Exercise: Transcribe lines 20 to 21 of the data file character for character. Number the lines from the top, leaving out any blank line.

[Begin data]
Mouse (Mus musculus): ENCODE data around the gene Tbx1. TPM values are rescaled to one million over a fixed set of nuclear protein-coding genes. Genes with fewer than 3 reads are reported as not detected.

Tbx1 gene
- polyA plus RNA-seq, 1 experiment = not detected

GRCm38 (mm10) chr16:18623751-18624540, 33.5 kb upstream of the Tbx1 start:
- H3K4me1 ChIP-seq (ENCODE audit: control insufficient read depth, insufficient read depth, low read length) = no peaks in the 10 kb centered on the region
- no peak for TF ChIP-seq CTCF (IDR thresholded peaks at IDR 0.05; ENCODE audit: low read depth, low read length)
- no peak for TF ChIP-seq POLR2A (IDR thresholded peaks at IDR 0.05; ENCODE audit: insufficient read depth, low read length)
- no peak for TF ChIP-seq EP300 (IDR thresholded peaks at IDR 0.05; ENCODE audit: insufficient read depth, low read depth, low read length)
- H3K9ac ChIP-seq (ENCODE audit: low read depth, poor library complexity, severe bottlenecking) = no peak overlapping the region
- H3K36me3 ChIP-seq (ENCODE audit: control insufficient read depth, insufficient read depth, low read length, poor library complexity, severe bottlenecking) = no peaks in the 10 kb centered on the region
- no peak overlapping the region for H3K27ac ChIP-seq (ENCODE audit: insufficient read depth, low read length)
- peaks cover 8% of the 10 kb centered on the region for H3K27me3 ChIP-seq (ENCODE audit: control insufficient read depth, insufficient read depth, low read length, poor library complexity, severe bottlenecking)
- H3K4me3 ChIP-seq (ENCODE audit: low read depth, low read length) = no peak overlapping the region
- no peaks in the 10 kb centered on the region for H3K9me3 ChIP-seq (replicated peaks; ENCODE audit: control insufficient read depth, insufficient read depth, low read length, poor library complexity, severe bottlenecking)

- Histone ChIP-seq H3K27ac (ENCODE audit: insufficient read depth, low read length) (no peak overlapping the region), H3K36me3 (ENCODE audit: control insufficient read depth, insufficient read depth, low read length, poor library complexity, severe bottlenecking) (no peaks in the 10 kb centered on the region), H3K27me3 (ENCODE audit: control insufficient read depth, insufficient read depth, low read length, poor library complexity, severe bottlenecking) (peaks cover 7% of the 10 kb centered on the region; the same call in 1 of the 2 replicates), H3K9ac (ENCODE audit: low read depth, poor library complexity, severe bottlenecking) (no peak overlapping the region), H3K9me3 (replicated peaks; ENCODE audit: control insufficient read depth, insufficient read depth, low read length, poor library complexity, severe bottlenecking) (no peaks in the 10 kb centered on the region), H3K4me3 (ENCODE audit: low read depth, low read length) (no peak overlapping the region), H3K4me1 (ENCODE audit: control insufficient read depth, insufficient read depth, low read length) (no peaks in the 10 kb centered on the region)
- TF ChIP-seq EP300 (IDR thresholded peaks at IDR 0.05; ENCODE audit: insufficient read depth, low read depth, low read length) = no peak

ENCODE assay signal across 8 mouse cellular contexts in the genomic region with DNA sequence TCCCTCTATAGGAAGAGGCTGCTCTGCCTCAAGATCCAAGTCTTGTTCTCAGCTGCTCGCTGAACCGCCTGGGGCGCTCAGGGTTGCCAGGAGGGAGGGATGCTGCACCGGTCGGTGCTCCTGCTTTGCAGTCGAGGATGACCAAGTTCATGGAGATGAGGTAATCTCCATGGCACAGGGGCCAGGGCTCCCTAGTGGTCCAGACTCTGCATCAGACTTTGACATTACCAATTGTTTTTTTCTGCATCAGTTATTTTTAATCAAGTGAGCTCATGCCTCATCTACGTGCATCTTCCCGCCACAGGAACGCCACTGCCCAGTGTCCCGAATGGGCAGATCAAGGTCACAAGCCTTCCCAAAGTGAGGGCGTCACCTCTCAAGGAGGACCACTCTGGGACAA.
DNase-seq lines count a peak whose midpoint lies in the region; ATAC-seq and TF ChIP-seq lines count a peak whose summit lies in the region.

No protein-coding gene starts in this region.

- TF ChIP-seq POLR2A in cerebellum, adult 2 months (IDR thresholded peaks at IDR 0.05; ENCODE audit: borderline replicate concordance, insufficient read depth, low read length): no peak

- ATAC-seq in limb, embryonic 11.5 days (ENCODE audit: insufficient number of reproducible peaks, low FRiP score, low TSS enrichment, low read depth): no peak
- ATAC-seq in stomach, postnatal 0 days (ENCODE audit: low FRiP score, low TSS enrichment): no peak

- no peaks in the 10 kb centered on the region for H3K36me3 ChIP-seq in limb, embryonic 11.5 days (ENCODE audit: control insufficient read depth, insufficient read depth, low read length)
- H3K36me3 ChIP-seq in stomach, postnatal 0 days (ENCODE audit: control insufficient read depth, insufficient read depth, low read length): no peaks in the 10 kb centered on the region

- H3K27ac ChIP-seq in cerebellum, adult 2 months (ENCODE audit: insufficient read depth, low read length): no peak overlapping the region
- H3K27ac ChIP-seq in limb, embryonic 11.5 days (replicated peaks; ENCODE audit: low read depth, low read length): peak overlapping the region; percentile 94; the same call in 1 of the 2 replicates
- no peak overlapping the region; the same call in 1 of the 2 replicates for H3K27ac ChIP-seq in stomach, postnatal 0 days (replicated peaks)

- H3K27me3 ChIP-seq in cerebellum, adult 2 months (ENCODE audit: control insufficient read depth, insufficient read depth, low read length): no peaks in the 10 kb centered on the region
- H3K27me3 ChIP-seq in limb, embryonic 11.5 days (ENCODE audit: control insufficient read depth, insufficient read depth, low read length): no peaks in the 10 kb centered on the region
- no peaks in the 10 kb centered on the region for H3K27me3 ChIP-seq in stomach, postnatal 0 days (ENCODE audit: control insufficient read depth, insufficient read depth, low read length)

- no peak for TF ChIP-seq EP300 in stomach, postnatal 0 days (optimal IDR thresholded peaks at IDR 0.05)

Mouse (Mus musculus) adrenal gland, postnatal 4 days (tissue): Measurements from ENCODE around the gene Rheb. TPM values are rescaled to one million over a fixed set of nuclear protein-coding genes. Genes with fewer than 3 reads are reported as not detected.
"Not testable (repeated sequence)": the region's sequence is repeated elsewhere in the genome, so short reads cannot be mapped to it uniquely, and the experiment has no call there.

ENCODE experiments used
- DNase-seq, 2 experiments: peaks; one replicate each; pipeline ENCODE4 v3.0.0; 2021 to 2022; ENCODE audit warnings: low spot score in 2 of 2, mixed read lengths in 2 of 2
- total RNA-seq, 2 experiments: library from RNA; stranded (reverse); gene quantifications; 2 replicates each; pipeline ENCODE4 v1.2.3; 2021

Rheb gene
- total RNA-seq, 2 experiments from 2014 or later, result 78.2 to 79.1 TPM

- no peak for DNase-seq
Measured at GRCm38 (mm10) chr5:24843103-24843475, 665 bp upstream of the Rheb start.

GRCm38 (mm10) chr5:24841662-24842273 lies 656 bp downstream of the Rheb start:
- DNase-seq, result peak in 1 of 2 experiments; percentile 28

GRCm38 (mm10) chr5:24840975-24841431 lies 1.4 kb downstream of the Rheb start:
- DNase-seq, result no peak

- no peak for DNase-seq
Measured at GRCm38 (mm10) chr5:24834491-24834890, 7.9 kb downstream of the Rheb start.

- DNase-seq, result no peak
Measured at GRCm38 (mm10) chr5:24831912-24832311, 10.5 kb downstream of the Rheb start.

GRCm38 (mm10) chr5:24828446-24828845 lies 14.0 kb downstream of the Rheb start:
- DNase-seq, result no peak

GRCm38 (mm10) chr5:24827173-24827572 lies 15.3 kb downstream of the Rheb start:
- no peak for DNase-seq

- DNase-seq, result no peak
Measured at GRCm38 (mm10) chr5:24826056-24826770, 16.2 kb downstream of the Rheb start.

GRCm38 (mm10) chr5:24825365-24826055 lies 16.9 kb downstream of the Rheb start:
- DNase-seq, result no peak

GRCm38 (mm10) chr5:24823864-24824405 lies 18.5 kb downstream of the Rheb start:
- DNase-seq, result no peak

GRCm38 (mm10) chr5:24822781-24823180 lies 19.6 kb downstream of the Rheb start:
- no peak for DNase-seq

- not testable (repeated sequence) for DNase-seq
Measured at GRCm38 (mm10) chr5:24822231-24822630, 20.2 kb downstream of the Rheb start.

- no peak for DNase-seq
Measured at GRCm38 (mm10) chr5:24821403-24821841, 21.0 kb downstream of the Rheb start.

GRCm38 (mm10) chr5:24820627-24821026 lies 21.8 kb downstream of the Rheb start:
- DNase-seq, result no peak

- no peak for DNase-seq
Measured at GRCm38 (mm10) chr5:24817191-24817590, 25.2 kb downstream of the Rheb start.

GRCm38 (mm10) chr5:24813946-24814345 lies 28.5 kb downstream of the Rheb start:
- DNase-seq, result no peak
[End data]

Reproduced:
- TF ChIP-seq POLR2A in cerebellum, adult 2 months (IDR thresholded peaks at IDR 0.05; ENCODE audit: borderline replicate concordance, insufficient read depth, low read length): no peak

- ATAC-seq in limb, embryonic 11.5 days (ENCODE audit: insufficient number of reproducible peaks, low FRiP score, low TSS enrichment, low read depth): no peak